My good bro' from hanging out on Telegraph Ave from 87-92. He had a bit of a drug problem as certain loved ones did but he was a peaceful wonderful soul! I think it was 1991 when he passed on. There was an incident with a van of family coming down a mountain outside of Santa Cruz. The brakes failed. George had to help the petite and very pregnant girl, Carrie, who was trying to keep the vehicle on the road. He leaned across and guided the vehicle around the curves but it eventually rolled. He saved them from going off the side of the road! He also shielded Carrie from harm but got crushed under the van after going through the window in the process. I still have one of his tye-dyes the others gave me after the accident. I think about him often. He'll always be with us.
Are you kind?
Man pleads no contest in 2000 rest-stop slaying
By Jon Gambrell, The Associated Press
Kristin Ann Laurite, 25, of Scotch Plains, N.J., found dead at the Morrilton rest stop in 2000. The Montanta prisoner accused of killing her pleaded no contest Tuesday in her death.
LITTLE ROCK — A Montana prisoner pleaded no contest Tuesday to killing a New Jersey woman nearly seven years ago as she was stopped at an Interstate 40 rest stop in central Arkansas on a cross-country trip.
Ronald James Ward, who is serving life in prison for another killing, was linked to the slaying of 25-year-old Kristin Laurite through DNA five years after the woman was stabbed repeatedly, sexually assaulted and left to die at the rest stop near Morrilton.
Ward, 40, was arrested last year while in prison and returned to Arkansas over the weekend for his Conway County court appearance Tuesday.
He initially told the court he would plead guilty. But after talking to a public defender, Ward changed his plea. He acknowledged he was responsible for Laurite’s death, although he claimed he couldn’t remember it because he had been high on “******, moonshine and *******,” Prosecutor Tom Tatum said.
AP/Montana Department of Corrections
Ronald James Ward pleaded no contest to the 2000 rest-stop slaying of a New Jersey woman.
Tatum described Ward as a drifter who moved between West Virginia and Montana. Sentencing is tentatively scheduled for Thursday. The prosecutor said Ward had agreed to a life sentence.
Laurite’s mother Lynn DiBenedetto expressed love for her daughter, and relief.
“Finally, justice will be served for the brutal murder of my daughter,” DiBenedetto said in an e-mail to reporters. “Although the pain never goes away, I will finally get some peace of mind knowing that this alleged predator will never again be a part of society.”
Laurite left her New Jersey home on a trip to Eureka, Calif., planning to take a job at a day-care center along California’s north coast. By Aug. 25, 2000, she made it to Arkansas, stopping her yellow 1972 Volkswagen van at the Morrilton rest stop to splash water on her face and let her dogs play at a nearby pond.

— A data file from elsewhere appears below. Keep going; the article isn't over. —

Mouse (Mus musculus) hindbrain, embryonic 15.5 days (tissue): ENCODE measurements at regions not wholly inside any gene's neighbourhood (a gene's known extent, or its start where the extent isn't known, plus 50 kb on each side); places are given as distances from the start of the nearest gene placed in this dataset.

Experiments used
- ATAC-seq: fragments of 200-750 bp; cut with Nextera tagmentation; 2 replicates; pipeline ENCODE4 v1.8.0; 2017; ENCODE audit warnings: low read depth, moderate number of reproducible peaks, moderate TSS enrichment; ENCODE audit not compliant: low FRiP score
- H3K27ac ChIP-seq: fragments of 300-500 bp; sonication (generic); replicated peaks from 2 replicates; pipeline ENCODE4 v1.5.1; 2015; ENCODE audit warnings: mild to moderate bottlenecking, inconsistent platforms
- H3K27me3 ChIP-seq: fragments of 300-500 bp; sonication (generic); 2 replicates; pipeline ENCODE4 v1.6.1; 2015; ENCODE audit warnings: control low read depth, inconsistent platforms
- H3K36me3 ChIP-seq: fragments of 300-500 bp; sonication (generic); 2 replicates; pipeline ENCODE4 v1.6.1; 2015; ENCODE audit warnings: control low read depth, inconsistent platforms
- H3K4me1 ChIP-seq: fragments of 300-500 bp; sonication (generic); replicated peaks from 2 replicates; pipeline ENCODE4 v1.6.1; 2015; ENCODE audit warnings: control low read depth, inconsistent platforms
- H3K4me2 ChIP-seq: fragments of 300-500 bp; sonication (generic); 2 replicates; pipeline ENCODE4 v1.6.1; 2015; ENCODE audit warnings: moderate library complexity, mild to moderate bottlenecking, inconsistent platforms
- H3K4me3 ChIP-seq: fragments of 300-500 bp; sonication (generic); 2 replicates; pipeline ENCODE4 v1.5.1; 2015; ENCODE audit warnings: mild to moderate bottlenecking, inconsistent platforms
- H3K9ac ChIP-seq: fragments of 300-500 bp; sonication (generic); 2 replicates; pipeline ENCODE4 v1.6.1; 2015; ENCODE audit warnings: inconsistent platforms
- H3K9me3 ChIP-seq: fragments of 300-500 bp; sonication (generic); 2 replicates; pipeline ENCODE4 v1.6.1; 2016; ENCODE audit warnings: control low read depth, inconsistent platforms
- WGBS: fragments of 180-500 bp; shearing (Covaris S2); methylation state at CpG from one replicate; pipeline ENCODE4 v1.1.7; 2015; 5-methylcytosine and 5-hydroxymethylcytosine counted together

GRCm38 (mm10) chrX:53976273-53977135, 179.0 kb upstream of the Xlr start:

The next day, truckers noticed one of Laurite’s dogs running loose. The trucker called the number on the dog’s tag, finding Laurite’s mother. Laurite’s dogs led officers to her body, dragged down toward the pond.
The rest stop, where another murder occurred three years earlier, was closed by the state, and Laurite’s family put up a billboard along the well-traveled highway with a picture of the slain young woman. The image remained up for years, with the plea: “Do you know who murdered me?”
Tatum said he was “surprised” by the no contest plea.
“I figured we would be in for a long trial because the investigation took place over so many years,” Tatum said. “I think it helped the family quite a bit and it certainly helped the state, too.”
Morrilton lawyer John Irwin said Ward didn’t understand the judge’s explanation about the consequences of representing himself so the judge appointed Irwin to represent the Montana convict.
“His education level is about fourth grade. He is not dumb. He is unlearned,” Irwin said. “The easiest thing to do would be to have a lawyer.”
Citing lawyer-client confidentiality, Irwin declined to talk about other aspects of the case. _______________
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He was a freind of mine. Many of you will remember Mikel for his stickers, set list hand-outs and newsletters, and some of you will remember Mikel as one of the most kind and gentle souls you ever met. I didn't know him well, but Mikel was the kind of person who was sincerely kind and somehow made you feel special to him the instant that you met him. Mikel became the first person I would look for at a show, and I know I'm sepaking for many of you, because I stood in his own little "hug lines" many times. I will never forget Mikel. He taught me to try to pour as much kindness and compassion as you humanly can on others. He was a friend of mine.